The Irish Education System
School in Ireland is nationally mandated and funded by the Department of Education and Skills. It is compulsory for students to attend school for ten years, between the ages of 5 and 15, although there is leeway for a year each way. The school cycle officially runs to 18, however, and is divided between Primary School to the age of (roughly 12) and Secondary School to the age of (roughly) 18. Whereas Primary School is a straight run of ascending classes, Secondary School is broken up into the three year Junior Cycle (after which students can legally leave) and the two-year Senior Cycle, with a 'transition year' between the two.
Ireland has a centralised, state-mandated curriculum. Having said that, it is highly flexible and aims to promote each child's unique qualities. Somewhat singulary, the state leaves each educational establishment to formulate its own religious curriculum.
At secondary level, there is a strong focus on the breadth of education as much as depth, with the focus on moulding pupils into well-rounded, widely-knowledgeable individuals.
One aspect of education that varies by area is language. In English speaking areas of Ireland (most of it), English is the primary scholastic communication language with Irish taught as a secondary, although there are a growing number of Gaelscoileanna (Irish-speaking schools) and Naíonraí(total immersion pre-schools to teach kids Irish). In Irish-speaking Ireland, the language of education is Irish, with English, French, Spanish etc being taught as second languages.
The school year is split up into three terms and runs from roughly September to June, with breaks over Christmas and Easter and smaller mid-term breaks in the first two terms. Most institutions close for specific Catholic holidays, eg the Feast of the Immaculate Conception of December 8th.
All education is free in Ireland, including further education (see below) as long as you come from the EU.
Types of school
While all Primary Schools adhere to the same curriculum, there are various types of Primary Schools that kids can attend. National Schools educate most students and are governed by the local church diocese. Gaelscoileanna, Irish-speaking schools in English-speaking areas, account for about 10% of primary students. Multi-denominational Schools are governed by charities and accept children from all faith backgrounds. Preparatory Schools, as the name suggests, are fee-paying primary schools that receive no government funding, albeit they still have to adhere to the curriculum. Primary school education cumulates in the Junior Certificate exams.
Voluntary Secondary Schools, or just 'secondary schools' are similar to their National Primary counterparts, in that they are governed by religious communities, and educate the majority of students. Vocational Schools are governed by Vocational Educational Committees, and teach non-academic vocational subjects. Comprehensive schools meld these two flavours together, and provide a variety of academic and vocational subjects under one roof. Gaelcholáistíare the secondary equivalent of the above-mentioned Gaelscoileanna. There are also fee-paying independent schools that offer secondary education, and grind schools which tend to concentrate on the Senior Cycle syllabus and one-year 'retake' Leaving Certificate programmes.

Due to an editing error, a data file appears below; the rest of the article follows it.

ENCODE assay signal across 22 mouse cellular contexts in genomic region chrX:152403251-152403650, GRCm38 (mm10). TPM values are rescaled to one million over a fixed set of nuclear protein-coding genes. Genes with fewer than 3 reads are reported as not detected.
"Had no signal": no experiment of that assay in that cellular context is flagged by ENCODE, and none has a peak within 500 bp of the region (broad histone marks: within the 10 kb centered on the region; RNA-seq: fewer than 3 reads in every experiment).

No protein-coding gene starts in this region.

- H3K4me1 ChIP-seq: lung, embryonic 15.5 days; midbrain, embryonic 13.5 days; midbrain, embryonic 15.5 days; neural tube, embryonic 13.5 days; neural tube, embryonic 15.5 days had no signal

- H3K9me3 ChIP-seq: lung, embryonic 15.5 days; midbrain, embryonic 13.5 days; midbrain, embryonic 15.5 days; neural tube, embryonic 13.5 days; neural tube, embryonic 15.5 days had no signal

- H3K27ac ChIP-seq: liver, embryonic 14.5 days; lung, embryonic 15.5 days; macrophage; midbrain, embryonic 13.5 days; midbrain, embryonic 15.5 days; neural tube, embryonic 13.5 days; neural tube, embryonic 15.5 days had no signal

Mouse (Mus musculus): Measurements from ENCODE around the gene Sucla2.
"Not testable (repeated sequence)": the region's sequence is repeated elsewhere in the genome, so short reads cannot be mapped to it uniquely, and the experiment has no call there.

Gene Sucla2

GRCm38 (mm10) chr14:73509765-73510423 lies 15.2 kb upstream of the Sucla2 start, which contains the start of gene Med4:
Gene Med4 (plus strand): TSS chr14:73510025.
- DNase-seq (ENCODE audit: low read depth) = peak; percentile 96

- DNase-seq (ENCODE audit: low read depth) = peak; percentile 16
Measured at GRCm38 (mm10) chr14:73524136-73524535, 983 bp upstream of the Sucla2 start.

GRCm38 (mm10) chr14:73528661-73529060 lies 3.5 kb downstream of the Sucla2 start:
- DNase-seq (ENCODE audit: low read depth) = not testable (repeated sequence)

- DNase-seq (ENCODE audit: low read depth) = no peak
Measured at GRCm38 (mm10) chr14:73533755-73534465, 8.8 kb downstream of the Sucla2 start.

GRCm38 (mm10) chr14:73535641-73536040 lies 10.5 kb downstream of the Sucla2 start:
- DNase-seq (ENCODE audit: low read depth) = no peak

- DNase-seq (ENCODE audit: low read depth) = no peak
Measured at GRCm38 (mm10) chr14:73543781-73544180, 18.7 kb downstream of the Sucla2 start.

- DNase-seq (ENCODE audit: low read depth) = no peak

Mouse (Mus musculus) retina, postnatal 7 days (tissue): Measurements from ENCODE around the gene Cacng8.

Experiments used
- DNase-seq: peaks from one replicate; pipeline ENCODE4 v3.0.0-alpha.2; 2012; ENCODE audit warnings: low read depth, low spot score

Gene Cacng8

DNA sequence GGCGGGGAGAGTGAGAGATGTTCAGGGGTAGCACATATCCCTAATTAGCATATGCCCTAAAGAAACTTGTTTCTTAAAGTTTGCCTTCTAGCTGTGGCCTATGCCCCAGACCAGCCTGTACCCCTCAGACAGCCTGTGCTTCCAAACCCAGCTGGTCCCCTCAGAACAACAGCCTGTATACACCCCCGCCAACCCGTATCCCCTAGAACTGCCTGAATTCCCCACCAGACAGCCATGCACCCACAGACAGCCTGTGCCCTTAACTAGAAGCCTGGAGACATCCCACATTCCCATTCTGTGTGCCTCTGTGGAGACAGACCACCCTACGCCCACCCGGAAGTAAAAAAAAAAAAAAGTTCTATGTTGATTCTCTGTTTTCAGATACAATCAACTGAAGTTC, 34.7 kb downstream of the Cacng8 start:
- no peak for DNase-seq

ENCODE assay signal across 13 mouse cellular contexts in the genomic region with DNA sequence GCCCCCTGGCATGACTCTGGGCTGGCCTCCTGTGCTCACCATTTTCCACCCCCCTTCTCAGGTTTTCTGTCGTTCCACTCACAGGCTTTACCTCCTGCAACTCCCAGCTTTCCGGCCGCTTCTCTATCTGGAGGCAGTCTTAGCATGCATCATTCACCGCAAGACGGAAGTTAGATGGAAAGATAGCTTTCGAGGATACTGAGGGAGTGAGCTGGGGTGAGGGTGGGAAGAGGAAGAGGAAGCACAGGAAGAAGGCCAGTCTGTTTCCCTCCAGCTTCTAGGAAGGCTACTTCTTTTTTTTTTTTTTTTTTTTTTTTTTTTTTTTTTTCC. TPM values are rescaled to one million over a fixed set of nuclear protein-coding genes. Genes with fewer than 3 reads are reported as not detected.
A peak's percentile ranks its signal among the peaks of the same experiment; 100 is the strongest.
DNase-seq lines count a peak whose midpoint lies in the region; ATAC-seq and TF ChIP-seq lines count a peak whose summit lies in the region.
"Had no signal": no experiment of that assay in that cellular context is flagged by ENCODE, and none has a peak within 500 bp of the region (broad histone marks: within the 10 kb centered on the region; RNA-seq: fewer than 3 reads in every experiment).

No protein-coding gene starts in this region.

Tertiary Education consists of academically-focused Higher Education bodies, and vocational institutes moderated by the FETAC, the Further Education and Training Awards Council. Fees for courses offered by both are free for EU citizens.
Some FETAC courses can count towards Bachelor's degrees. Areas covered are usually vocational, such as childcare, nursing, farming, skilled apprenticeships and tourism.
University admissions are centralised through the CAO, the Central Applications Office. Preference is given to candidates who achieve high grades in the Leaving Certificate.
Known as 'private tuition' or 'shadow education' elsewhere in the world, grinds in Ireland are incredibly popular, and are usually employed before the certificate exams, both Junior and Leaving. In 2007, 40% of all students working towards the Leaving cert paid grinds more that 5,000 Euro each.
Since the recession this sector has taken a diminishing blow, but still remains popular.
The structure of our second level classrooms mirrors the stifling rigidity of the curriculum at Junior and Leaving Cert.
The teacher stands at the head of the classroom, prescribing information with authority to students who passively absorb it.
Yet, these rigid curricula are prescribed to teachers just as they are to students.
Our teachers are highly skilled, highly qualified professionals. However, our tightly defined and heavily standardised second level curricula offer little opportunity for teachers to exercise the extent of their creative ability.
Teachers are best placed to assess and respond to the student as they interact with their learning material. Isn’t it time we empowered them to do that?